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What turns on a Kryptonian?
September 17, 2009 7:51 PM   Subscribe

Man of Steel, Woman of Kleenex

But Superman's sex problems are strictly physiological, and quite real.

By Larry Niven

Here's a panel from the Penthouse comic adaptation (NSFW)
posted by KokuRyu (46 comments total) 7 users marked this as a favorite

 
Yeah, reading the original essay (second link) is much, much less annoying than the video. I read it years ago, but maybe some people missed it.
posted by Huck500 at 7:56 PM on September 17, 2009


Wow, and I thought Kevin Smith could be verbose and unfunny about comic book characters and sex!
posted by drjimmy11 at 8:20 PM on September 17, 2009


I agree with Huck500. The video was unwatchable, but I loved the essay when it was posted to Usenet.

Now I am off to google Larry Niven to see if he is still alive.

Thank gog, he seems to be!

The Integral Trees was one of my favorite books when it came out, and now I see there's a sequal, so thanks for the post.
posted by cjorgensen at 8:22 PM on September 17, 2009


Believe it or not, there was an episode of Smallville that went into this, where Clark explained to Chloe that he was afraid of getting busy with Lana, fearing what might happen should he lose control and give her the full Superfuck, so to speak.
posted by Cool Papa Bell at 8:27 PM on September 17, 2009 [2 favorites]


Now I am off to google Larry Niven to see if he is still alive.

Yeah, he's still alive. It's only his talent that died a while back.

rimshot.
posted by Justinian at 8:28 PM on September 17, 2009


Deleted sex scene from Hancock.
posted by hippybear at 8:36 PM on September 17, 2009


The "known space" universe is something I just loved as a young adult. I haven't dared revisit it in case it is smaller and tawdrier than I remember.
posted by maxwelton at 8:38 PM on September 17, 2009 [1 favorite]


Hah! I don't know how many times since I first read that essay as, like, an 11-year-old, that I've used the phrase 'gutted from crotch to sternum like a trout'.

But it's a lot.
posted by stavrosthewonderchicken at 8:43 PM on September 17, 2009 [3 favorites]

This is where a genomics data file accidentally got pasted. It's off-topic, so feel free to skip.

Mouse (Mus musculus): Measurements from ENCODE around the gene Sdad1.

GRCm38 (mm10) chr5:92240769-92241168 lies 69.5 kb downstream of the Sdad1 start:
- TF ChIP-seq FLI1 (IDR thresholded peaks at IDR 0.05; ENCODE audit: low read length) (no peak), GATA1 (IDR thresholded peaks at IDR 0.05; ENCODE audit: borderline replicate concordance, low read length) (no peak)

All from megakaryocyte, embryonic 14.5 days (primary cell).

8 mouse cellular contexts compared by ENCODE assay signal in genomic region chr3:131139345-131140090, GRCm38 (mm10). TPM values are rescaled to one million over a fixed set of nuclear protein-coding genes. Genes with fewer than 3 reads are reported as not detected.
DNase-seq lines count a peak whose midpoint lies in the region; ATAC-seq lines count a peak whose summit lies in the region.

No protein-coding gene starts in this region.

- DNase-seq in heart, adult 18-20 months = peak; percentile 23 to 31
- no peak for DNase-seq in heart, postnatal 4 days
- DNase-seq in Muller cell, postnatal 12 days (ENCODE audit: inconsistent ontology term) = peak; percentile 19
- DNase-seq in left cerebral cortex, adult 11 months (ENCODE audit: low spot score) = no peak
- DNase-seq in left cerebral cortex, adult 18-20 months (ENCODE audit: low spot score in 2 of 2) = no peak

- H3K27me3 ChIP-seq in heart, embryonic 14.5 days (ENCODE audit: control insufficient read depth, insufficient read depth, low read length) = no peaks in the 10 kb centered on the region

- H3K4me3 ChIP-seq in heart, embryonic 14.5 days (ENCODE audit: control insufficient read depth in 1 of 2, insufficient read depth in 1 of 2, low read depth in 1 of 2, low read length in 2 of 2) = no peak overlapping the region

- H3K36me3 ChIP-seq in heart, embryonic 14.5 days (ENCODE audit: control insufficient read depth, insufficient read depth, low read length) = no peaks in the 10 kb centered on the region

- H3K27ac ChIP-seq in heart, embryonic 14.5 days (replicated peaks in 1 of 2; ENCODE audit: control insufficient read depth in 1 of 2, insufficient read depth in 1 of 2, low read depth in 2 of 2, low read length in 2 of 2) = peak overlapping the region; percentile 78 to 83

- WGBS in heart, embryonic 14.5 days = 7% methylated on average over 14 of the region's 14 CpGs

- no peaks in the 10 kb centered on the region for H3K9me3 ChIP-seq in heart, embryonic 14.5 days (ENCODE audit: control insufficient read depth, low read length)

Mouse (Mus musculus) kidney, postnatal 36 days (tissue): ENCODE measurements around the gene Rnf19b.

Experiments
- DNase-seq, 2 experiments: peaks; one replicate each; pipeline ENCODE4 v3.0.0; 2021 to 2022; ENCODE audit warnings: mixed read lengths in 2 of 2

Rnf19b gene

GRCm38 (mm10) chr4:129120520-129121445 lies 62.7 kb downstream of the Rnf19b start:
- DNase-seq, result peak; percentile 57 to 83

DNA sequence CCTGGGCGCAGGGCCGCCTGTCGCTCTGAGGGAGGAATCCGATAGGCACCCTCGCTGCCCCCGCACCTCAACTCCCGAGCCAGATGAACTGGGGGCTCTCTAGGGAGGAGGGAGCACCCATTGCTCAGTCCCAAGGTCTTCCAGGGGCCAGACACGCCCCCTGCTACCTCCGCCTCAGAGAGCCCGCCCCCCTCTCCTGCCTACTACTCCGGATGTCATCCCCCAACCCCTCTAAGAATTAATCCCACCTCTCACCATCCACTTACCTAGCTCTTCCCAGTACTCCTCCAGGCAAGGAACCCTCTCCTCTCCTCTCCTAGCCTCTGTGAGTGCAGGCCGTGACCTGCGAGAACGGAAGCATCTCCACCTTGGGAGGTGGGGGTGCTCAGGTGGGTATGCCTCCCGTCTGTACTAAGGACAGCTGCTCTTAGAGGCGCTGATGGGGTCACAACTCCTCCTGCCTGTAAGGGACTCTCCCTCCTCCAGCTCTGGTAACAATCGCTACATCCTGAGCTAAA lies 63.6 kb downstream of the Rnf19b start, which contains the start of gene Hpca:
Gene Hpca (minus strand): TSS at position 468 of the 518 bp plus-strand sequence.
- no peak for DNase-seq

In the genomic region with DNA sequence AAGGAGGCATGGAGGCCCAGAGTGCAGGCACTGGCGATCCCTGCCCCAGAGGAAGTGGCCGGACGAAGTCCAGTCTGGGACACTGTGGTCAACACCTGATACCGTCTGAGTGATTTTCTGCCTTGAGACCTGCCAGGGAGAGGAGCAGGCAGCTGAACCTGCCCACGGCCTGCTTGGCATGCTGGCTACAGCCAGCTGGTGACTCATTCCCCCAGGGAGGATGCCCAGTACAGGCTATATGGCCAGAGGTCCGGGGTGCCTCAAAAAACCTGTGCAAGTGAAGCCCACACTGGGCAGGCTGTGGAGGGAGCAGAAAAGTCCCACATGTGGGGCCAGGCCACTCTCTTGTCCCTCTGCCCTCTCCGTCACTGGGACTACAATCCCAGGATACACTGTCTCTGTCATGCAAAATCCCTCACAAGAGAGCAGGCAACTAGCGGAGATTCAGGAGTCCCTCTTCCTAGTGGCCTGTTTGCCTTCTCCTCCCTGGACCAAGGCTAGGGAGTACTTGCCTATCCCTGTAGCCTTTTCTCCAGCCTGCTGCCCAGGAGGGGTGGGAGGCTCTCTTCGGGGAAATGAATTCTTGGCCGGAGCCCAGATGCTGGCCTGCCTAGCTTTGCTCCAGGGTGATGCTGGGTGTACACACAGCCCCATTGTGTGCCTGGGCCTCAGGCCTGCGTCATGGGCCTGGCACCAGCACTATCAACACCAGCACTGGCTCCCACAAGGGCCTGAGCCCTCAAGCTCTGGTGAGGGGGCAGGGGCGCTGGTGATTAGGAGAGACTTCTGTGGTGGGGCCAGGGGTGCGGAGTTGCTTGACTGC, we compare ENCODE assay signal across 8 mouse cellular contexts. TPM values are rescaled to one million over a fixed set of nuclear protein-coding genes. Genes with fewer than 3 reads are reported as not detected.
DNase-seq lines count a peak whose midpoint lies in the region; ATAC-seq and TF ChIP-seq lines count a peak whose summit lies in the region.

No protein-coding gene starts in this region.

You would be shocked at how many fetishes that story launched... there's a reason Zod wears vinyl conquistador boots.

(Also, Larry Niven is about the only "serious" SF author to put in regular appearances at Anthrocon. I think he does this just to fuck with everyone's head.)
posted by Slap*Happy at 8:46 PM on September 17, 2009


Who but Elastigirl could survive a sexual encounter with Mr. Incredible?
posted by Scoo at 8:59 PM on September 17, 2009 [4 favorites]


I've been revisiting Niven's work lately. Things start going downhill for me around the mid-1980s or so -- The Integral Trees was the first novel I didn't enjoy and Footfall is the last thing I can get through without grimacing. The most recently-published work I've read was Rainbow Mars (1999) and the (new) title novella was just a dire, horrible slog. It's depressing.

I'd be curious to hear if the recent Fleet-of-Worlds books have been any good (since they're collaborations, there's at least some hope)...?
posted by Lazlo at 9:04 PM on September 17, 2009


On the one hand, it's very hard for me not to favourite a Superman post, and one with Woman of Kleenex at that, on the other the main link is kind of horrible. Nnnnnnn. It's tearing me apart!

(favourited, dammit)
posted by Artw at 9:19 PM on September 17, 2009


Deleted sex scene from Hancock.

Such a weird mess of a movie. There's going to be a sequel? WTF?